Using Limericks for Fun and Information

The name limerick comes from the Irish county and town of
Limerick, where this type of poem started as a game in which
participants would take turns composing lines or verses
following the given rhyme scheme and meter. The game included the
singing of a refrain, which ended with the line, “Come all the way up to
Limerick.” Using limericks as a “Creative Works” activity is a lot of fun; WITH
the added benefit of learning more about your residents. To help you begin
writing limericks, here’s some helpful information :

A limerick is traditionally a funny little poem containing five lines. It has a
very distinctive rhythm and rhyme pattern.

Rhyme Pattern: The last words of the first, second, and fifth lines all rhyme
with each other. The last words of the third and fourth lines rhyme with each
other.

Rhythm Pattern: The first, second, and fifth lines all have this rhythm
pattern: (da DUM da da DUM da da DUM). Say, “There once was a fellow
named Joe” out loud. Now say, “da DUM da da DUM da da DUM” out loud.
Notice that both have the same rhythm. The third and fourth lines have a
different rhythm pattern: da DUM da da DUM (notice there are 2 DUMS or
beats). Say, “Daily lemons of yellow” out loud. Now say “da DUM da da
DUM” out loud. Notice that both have the same rhythm.

When you write a limerick, make sure that it has the same rhyme pattern.
Make sure it also has the same 3 DUMS, 3 DUMS, 2 DUMS, 2 DUMS, 3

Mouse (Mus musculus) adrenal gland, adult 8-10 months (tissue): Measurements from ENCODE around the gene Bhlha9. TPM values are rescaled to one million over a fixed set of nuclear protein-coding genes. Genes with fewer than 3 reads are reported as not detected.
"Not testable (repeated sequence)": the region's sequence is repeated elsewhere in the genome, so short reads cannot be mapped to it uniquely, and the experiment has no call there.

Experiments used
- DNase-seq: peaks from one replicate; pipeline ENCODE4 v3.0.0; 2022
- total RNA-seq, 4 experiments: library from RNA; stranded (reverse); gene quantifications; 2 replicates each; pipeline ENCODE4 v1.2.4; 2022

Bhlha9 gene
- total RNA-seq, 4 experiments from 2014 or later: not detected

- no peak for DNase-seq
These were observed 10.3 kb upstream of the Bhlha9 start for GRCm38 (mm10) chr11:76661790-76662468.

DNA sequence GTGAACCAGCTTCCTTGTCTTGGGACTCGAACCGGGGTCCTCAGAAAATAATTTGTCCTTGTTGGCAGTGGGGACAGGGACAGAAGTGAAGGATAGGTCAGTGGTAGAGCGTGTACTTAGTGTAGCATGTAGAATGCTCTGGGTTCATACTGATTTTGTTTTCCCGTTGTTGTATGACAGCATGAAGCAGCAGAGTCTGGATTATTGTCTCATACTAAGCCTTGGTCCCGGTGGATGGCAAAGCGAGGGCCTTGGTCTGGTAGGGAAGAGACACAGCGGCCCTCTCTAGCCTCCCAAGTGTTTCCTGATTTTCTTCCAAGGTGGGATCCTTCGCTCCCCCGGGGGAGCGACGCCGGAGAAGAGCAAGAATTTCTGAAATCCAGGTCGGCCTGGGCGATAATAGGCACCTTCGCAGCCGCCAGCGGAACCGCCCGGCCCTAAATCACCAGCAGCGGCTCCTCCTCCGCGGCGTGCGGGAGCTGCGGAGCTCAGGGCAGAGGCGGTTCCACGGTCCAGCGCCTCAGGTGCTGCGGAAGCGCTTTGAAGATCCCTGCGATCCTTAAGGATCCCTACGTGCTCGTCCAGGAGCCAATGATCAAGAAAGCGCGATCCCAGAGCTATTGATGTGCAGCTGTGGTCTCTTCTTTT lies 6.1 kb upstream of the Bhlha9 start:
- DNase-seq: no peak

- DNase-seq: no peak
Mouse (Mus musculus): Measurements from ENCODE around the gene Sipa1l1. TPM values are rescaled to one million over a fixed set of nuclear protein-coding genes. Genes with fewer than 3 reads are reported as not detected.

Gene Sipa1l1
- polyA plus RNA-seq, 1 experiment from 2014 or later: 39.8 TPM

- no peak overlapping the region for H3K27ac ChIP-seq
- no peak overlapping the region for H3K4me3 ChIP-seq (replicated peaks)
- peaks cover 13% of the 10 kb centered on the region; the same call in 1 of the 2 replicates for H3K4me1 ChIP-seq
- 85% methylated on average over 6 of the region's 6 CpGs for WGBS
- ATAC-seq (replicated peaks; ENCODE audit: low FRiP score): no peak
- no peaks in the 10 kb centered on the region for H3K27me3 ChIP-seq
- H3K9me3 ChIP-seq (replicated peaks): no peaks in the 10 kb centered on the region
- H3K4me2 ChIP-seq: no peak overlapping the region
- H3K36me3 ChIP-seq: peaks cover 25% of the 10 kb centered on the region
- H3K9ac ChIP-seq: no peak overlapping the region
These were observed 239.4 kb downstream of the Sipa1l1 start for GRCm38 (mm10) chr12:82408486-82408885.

DUMS rhythm pattern, too. To be sure, recite the poem, substituting “da”
for all unaccented or unstressed syllables and “DUM” for all accented or
stressed syllables. If your poem doesn’t have a similar rhythm pattern, then
you need to make some adjustments.

Ideas for new limericks can come from almost anywhere, but using a
resident’s name can increase your knowledge of that person:

A Mellow Fellow Named Joe
1. There once was a fellow named Joe,
2. Who when young sold produce for dough,
3. Daily lemons of yellow,
4. Made him a happy young fellow,
5. But he had to have salt or no go.

OK, now that you know the rhythm and rhyme patterns of a limerick you’re
ready to write one. Here are five simple steps to writing a limerick:

1. Start by picking a resident’s name.
2. Make a list of words that rhyme with the last word in the first line by
having others in the group provide descriptive words about the resident.
3. Write the second line using one of the rhyming words.
4. Ask the resident about something that is important to him or her or an
interesting story. For instance:
 Joe worked pushing his father’s cart around the city selling produce
before they were able to buy a truck;
 His only pay was all the lemons he could eat; and
 He always kept a salt shaker in his pocket because he only ate the
lemons with salt on them.
5. Go back to the list of rhyming words to find one that can end the poem.
As you can see, this can lead to great conversations, laughter, and insight
into the resident’s past. (We now make sure Joe gets a lemon with salt
every day.)
Once the limericks are done, use the computer to decoratively print each
limerick individually. Laminate or frame the limericks, and display them for
others to see and share. After a few weeks on display, give the resident his
or her limerick to treasure.

Now try it yourself!
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